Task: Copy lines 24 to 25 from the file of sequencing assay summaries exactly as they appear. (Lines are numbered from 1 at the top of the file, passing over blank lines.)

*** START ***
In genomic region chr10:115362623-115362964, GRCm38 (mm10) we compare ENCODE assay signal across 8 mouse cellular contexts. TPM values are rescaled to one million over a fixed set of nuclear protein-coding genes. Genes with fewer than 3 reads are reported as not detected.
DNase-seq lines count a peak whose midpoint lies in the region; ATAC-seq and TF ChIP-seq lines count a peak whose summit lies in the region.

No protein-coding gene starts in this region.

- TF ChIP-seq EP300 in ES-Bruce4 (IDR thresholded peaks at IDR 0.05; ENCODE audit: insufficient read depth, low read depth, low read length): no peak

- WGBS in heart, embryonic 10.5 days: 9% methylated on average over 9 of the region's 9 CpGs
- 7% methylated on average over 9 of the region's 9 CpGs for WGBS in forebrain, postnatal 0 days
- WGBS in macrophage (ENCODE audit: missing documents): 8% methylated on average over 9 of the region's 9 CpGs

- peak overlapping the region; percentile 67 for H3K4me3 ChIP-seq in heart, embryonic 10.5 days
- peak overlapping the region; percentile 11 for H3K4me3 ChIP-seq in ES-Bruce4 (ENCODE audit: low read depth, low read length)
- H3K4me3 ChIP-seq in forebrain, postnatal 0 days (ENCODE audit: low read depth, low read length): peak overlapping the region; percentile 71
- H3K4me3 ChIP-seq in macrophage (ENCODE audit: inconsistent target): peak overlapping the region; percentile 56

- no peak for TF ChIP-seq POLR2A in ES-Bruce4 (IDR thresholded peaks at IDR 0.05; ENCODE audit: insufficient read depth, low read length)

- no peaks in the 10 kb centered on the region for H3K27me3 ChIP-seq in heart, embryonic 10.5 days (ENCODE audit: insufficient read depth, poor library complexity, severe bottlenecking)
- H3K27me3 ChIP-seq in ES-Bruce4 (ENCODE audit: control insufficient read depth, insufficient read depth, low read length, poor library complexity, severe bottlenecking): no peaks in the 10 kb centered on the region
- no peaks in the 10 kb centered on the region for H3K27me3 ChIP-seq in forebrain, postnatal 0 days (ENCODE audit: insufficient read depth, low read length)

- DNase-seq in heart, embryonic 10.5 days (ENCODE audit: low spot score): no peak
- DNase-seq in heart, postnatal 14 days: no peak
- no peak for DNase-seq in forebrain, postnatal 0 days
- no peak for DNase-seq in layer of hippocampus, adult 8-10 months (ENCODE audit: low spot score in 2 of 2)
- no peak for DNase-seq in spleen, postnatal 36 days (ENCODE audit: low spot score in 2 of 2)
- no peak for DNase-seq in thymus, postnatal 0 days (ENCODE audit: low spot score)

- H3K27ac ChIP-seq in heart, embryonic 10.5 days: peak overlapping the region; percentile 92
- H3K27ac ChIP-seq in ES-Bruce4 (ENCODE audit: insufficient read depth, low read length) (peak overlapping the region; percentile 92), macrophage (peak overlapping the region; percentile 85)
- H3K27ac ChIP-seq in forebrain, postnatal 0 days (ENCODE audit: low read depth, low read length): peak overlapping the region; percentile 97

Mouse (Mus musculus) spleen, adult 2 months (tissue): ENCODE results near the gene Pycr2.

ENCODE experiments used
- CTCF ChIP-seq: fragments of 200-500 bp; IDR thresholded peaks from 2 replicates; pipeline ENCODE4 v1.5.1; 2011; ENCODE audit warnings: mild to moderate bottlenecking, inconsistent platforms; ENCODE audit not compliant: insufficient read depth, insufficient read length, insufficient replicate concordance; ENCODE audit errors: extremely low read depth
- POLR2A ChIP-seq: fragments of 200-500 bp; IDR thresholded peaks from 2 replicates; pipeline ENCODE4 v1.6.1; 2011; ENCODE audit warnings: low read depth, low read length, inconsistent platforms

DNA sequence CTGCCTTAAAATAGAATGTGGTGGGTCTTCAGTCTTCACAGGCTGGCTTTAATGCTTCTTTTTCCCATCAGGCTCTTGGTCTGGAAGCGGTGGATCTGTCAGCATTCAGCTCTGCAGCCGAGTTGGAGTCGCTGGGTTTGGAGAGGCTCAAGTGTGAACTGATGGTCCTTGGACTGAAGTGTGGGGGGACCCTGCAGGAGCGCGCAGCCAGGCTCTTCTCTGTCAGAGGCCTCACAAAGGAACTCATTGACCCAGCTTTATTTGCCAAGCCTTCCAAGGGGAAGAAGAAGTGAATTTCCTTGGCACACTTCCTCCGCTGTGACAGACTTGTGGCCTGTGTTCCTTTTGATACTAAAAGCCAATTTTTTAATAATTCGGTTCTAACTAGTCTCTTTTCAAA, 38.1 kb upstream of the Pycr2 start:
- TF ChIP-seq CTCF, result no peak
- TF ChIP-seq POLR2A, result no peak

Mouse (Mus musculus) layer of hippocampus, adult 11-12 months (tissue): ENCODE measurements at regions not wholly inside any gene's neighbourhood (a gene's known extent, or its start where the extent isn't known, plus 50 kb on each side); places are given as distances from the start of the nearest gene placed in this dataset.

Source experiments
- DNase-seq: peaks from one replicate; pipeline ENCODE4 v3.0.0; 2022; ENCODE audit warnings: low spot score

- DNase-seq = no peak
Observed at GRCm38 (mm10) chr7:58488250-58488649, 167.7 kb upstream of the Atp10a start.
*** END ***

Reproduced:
- H3K27ac ChIP-seq in forebrain, postnatal 0 days (ENCODE audit: low read depth, low read length): peak overlapping the region; percentile 97

Mouse (Mus musculus) spleen, adult 2 months (tissue): ENCODE results near the gene Pycr2.